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Showing posts from 2011

Resolution Joy

Tis’ the season for making resolutions. At least for those of us who welcome (and need!) a reason for making a fresh start, the beginning of a new year is the High Holy Day of Resolution-Making. Again this year, like previous years, I’ve thought about making all the normal, predictable resolutions: ·          Lose ten pounds.   Well, actually more like fifteen pounds, since I’ve been conducting an experiment on myself since Christmas Day: to never say “no” to a Christmas cookie, chocolate, or glass of egg-nog, on the theory that I will get so sick and tired of sweets that I will be ready for and actually welcome salads, skim milk, and raw vegetables in 2012.   (This “binge” theory, by the way, has, as far as I know, absolutely no basis in any scientific research. And it probably horrifies ever y nutritionist, psychologist, or dietician out there.   And come to think of it, it doesn’t really even work: I just end up missing all that stuff even more. But it has made the pas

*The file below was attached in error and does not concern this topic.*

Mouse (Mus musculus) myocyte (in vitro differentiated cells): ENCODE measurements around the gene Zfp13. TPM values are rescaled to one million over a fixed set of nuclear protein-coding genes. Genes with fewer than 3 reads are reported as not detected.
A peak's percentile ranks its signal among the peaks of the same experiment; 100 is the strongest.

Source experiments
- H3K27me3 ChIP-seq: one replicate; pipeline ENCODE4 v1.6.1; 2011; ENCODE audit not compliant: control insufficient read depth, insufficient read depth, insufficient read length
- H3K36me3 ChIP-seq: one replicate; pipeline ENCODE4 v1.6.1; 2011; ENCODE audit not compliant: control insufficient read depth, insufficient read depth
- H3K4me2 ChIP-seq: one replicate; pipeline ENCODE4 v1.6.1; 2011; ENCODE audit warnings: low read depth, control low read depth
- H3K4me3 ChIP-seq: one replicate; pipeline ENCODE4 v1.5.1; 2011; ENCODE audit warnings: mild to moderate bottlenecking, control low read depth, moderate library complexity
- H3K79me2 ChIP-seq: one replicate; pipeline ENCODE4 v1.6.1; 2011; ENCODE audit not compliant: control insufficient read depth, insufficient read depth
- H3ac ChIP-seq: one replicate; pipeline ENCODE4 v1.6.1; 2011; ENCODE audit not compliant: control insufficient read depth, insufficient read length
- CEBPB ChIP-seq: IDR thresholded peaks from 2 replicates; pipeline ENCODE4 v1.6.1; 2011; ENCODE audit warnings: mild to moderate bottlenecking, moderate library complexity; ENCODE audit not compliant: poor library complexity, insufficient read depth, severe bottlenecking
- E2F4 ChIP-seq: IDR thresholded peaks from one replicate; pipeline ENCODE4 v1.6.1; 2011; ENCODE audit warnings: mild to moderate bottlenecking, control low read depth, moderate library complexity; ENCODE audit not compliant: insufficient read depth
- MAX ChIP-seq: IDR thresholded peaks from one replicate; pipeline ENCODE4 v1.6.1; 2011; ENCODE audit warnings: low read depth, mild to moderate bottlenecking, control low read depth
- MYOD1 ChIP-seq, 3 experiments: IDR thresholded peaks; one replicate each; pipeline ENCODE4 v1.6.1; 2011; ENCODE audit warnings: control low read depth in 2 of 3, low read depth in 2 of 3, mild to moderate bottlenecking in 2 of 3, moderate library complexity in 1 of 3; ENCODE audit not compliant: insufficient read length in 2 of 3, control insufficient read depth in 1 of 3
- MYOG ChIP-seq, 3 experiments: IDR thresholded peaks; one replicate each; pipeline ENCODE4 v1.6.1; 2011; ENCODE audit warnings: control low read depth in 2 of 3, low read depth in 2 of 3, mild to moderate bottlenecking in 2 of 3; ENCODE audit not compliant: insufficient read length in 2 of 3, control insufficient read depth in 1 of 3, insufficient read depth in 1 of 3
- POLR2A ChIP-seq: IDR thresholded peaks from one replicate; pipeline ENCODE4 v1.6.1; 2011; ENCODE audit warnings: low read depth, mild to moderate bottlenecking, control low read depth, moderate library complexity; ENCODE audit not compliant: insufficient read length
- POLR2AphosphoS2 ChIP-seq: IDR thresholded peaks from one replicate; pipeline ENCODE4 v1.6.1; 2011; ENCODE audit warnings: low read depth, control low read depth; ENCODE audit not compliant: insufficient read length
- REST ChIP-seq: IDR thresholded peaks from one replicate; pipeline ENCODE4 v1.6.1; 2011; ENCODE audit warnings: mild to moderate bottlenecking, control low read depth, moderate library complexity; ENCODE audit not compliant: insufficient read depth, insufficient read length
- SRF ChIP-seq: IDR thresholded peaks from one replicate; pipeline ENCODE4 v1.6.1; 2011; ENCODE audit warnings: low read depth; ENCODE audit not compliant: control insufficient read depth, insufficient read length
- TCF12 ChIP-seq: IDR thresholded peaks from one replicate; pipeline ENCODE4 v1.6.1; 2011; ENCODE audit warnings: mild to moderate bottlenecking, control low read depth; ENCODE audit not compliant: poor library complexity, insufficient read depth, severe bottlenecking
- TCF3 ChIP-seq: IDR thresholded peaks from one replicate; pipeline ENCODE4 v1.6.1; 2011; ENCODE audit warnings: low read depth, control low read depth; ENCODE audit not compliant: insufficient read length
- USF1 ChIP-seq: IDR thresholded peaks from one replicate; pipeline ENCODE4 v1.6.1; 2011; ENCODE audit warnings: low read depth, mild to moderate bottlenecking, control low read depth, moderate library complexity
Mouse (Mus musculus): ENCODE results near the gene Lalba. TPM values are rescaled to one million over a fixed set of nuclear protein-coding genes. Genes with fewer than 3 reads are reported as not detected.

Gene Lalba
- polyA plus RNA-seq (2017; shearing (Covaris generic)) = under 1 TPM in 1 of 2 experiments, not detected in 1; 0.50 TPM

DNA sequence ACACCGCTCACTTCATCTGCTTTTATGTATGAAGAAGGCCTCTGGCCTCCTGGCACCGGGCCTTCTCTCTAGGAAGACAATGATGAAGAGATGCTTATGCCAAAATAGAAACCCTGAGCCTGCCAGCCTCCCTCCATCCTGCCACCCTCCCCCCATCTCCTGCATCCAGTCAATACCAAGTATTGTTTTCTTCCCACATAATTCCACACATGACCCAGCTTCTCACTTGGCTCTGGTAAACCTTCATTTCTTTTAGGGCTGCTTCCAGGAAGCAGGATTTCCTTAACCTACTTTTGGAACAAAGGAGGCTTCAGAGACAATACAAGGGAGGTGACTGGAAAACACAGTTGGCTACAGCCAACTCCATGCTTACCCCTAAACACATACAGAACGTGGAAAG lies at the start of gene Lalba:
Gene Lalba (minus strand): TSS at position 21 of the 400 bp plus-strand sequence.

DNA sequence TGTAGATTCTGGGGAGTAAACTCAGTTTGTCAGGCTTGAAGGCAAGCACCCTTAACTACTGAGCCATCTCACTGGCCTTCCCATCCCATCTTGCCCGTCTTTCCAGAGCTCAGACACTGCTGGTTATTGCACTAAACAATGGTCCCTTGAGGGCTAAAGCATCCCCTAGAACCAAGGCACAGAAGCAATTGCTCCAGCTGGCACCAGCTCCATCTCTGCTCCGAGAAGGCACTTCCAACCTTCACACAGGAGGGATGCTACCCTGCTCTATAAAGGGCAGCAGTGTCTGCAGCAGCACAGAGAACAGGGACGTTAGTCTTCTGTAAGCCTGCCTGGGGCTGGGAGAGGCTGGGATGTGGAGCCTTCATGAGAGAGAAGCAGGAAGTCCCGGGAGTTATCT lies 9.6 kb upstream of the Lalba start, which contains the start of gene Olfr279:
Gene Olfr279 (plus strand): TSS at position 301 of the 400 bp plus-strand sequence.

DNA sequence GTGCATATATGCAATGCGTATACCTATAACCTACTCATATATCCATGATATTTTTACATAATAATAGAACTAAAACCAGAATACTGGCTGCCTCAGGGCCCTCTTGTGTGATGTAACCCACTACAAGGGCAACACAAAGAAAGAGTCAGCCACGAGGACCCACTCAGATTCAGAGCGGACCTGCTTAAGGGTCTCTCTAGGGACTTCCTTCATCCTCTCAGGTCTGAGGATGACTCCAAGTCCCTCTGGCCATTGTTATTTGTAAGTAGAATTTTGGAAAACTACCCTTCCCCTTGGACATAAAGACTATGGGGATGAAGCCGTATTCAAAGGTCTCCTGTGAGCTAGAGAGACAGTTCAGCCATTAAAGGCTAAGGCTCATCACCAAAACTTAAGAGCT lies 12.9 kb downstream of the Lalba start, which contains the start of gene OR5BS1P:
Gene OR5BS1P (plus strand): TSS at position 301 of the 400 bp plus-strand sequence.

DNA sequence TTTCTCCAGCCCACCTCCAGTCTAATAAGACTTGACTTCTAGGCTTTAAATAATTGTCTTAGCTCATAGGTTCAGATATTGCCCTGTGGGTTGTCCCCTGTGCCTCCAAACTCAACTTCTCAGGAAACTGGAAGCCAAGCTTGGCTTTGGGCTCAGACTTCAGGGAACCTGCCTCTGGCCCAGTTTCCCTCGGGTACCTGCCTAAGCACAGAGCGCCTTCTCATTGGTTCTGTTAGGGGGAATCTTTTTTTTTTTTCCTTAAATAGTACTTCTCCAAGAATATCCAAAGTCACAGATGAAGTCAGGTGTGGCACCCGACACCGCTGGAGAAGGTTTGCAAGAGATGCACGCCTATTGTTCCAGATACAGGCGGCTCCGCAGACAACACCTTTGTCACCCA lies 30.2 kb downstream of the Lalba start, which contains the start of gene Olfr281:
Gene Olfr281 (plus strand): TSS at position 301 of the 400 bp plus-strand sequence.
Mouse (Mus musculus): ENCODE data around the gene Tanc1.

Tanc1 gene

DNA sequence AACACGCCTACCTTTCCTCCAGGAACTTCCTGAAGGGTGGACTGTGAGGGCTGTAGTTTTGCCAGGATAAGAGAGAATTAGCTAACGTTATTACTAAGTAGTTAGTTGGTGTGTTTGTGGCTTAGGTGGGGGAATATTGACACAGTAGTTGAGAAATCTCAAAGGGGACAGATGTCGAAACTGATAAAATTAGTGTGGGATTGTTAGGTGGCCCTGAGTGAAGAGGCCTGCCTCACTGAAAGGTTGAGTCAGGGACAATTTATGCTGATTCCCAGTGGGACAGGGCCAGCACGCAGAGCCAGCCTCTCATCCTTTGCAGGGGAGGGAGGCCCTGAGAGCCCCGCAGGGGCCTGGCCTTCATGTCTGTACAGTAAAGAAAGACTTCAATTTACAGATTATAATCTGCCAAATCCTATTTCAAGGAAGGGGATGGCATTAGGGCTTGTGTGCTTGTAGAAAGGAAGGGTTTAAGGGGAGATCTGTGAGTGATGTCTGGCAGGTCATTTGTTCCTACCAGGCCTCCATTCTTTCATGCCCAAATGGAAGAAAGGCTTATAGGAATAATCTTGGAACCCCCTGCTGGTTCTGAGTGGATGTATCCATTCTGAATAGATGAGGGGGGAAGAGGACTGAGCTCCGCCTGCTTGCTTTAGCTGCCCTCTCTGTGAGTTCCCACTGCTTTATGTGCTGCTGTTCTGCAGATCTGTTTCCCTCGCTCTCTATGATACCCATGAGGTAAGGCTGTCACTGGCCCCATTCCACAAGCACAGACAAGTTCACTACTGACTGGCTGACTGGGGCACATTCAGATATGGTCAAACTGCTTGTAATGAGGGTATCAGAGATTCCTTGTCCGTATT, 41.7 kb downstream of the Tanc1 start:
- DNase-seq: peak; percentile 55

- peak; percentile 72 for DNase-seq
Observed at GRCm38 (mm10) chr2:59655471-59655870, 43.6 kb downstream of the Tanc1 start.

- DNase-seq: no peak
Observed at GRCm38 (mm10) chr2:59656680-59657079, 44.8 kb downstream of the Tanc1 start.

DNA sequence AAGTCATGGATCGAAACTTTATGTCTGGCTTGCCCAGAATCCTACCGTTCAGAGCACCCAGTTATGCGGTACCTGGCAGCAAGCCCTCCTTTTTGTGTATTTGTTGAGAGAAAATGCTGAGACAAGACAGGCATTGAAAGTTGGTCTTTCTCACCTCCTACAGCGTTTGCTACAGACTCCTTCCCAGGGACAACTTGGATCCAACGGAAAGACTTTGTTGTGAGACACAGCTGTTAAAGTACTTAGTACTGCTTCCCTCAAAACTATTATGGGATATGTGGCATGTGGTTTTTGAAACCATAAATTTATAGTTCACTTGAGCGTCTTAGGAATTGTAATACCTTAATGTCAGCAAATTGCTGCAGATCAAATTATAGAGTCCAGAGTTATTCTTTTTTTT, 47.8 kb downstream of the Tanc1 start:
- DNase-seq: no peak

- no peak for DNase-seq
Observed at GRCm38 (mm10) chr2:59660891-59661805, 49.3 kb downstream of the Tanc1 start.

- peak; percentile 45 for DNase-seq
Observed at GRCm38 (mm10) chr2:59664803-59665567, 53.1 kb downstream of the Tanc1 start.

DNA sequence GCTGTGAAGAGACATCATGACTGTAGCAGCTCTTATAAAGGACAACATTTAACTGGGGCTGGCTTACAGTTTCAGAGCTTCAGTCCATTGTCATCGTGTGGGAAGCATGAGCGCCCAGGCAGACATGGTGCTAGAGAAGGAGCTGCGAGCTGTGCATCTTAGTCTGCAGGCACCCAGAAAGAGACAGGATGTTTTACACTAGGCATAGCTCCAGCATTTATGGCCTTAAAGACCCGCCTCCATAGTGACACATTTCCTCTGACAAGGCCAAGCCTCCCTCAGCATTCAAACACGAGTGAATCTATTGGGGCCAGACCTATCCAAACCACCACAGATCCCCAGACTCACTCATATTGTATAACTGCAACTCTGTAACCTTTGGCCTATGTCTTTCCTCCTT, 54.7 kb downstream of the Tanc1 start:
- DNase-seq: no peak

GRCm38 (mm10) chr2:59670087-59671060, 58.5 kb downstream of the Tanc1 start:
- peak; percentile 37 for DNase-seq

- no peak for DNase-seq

It's Personal

If you live in or near Leesburg, you've probably noticed posters of downtown merchants.  The posters are giant blown-up photos of the shop's business owner. In most of the photos, the business owner is hamming it up for the camera, posing, in a lighthearted way, with some prop appropriate to his or her business. The posters are part of a "Holiday Ad" campaign by the Leesburg Downtown Business Association . The posters themselves, and the whole campaign for that matter, strike me as a fun, truly creative way to promote downtown businesses. And oddly enough, they got me thinking about Christmas. Not in the way the ad campaign intended (shop downtown this holiday season), but in a deeper sense. The posters got me thinking about the true meaning of Christmas.  Here's why: the effectiveness of this campaign is that they personalize the downtown businesses participating in the campaign. You can drive by Mom's Apple Pie five times a day and n